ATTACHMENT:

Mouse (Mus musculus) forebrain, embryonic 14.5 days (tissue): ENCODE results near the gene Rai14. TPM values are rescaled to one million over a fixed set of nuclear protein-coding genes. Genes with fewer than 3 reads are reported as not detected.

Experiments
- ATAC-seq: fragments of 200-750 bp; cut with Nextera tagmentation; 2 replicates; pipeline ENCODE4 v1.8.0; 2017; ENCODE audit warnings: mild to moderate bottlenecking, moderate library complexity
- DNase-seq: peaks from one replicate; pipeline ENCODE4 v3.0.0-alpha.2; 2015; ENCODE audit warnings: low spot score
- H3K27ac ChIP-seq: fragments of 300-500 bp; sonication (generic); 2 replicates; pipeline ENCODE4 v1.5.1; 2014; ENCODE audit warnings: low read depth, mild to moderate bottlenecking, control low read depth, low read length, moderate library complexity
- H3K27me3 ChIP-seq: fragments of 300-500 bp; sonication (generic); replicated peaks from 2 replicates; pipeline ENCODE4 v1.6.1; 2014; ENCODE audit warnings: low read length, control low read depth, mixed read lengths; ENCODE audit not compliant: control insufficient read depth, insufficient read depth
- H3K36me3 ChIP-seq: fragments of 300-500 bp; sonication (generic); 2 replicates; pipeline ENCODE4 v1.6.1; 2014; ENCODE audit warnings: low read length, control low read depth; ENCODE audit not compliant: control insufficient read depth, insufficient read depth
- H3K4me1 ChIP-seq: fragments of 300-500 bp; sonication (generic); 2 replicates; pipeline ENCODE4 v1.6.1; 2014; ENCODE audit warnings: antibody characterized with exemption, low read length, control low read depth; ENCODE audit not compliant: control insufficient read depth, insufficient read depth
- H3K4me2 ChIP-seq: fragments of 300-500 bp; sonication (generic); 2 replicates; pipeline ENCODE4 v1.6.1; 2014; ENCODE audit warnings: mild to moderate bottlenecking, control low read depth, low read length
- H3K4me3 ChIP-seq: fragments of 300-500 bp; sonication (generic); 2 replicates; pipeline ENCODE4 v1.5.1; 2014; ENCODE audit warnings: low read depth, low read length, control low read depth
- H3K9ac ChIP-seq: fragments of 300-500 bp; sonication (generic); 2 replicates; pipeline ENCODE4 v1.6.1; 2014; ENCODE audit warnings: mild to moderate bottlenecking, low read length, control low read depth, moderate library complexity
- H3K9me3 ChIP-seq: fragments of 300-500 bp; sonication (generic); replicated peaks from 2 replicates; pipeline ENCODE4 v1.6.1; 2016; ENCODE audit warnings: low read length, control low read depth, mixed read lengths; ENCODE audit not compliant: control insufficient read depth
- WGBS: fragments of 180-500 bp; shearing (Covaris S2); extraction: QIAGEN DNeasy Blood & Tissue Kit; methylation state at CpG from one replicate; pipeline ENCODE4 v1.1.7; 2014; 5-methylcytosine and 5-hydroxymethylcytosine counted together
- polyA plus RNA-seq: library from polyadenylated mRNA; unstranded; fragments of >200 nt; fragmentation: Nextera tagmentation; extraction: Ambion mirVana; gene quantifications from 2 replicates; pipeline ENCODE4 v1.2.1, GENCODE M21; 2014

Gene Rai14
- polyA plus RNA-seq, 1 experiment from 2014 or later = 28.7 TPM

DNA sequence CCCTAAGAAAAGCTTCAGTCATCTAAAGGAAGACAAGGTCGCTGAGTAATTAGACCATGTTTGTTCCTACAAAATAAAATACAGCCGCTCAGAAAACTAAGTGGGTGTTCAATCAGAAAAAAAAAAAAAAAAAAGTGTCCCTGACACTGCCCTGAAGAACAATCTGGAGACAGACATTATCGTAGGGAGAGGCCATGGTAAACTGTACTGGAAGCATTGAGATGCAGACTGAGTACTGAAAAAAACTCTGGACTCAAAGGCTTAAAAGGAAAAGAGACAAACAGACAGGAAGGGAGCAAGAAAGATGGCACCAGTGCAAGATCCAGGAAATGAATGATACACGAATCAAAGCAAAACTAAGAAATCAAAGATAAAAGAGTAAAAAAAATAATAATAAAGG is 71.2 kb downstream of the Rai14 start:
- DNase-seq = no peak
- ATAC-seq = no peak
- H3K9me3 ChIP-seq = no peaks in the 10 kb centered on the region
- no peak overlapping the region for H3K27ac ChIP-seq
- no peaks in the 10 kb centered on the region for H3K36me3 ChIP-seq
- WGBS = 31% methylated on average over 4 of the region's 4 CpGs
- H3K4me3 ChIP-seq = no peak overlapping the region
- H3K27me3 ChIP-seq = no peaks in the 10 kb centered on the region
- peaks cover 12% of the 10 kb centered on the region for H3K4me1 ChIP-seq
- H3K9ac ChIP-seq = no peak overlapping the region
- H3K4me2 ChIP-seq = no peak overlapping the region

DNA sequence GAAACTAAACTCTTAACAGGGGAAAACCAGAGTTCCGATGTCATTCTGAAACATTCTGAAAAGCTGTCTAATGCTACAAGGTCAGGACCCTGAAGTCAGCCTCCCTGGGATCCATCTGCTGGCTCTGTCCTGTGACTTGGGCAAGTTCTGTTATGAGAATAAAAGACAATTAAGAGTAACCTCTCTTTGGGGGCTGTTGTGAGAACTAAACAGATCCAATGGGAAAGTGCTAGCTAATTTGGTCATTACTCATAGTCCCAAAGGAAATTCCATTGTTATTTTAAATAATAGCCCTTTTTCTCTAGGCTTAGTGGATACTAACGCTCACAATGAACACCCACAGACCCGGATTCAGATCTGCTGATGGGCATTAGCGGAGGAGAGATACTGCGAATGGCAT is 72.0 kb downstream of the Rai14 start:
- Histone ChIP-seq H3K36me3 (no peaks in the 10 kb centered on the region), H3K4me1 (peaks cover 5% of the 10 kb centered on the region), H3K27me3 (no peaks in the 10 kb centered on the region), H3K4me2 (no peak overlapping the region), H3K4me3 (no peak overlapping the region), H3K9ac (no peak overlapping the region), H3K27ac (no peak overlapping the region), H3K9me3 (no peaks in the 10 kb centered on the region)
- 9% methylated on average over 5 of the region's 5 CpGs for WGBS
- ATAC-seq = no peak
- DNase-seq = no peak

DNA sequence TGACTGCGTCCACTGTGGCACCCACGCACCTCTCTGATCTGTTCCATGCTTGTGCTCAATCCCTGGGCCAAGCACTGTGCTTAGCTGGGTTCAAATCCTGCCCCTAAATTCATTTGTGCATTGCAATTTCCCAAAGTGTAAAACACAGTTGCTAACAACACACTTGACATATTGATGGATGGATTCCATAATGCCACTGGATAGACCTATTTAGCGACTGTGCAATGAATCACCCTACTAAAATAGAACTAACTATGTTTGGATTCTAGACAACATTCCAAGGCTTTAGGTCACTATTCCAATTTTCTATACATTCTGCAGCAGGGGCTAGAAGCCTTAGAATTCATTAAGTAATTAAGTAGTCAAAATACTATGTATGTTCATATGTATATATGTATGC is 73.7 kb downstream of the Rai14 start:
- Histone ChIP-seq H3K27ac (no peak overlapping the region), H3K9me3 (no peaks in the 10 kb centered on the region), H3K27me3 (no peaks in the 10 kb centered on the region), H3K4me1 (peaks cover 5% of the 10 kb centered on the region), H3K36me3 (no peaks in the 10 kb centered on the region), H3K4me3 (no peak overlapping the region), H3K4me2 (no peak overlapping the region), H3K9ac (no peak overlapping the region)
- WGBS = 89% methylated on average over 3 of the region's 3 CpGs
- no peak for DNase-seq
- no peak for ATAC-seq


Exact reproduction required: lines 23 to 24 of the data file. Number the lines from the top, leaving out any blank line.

- WGBS = 31% methylated on average over 4 of the region's 4 CpGs
- H3K4me3 ChIP-seq = no peak overlapping the region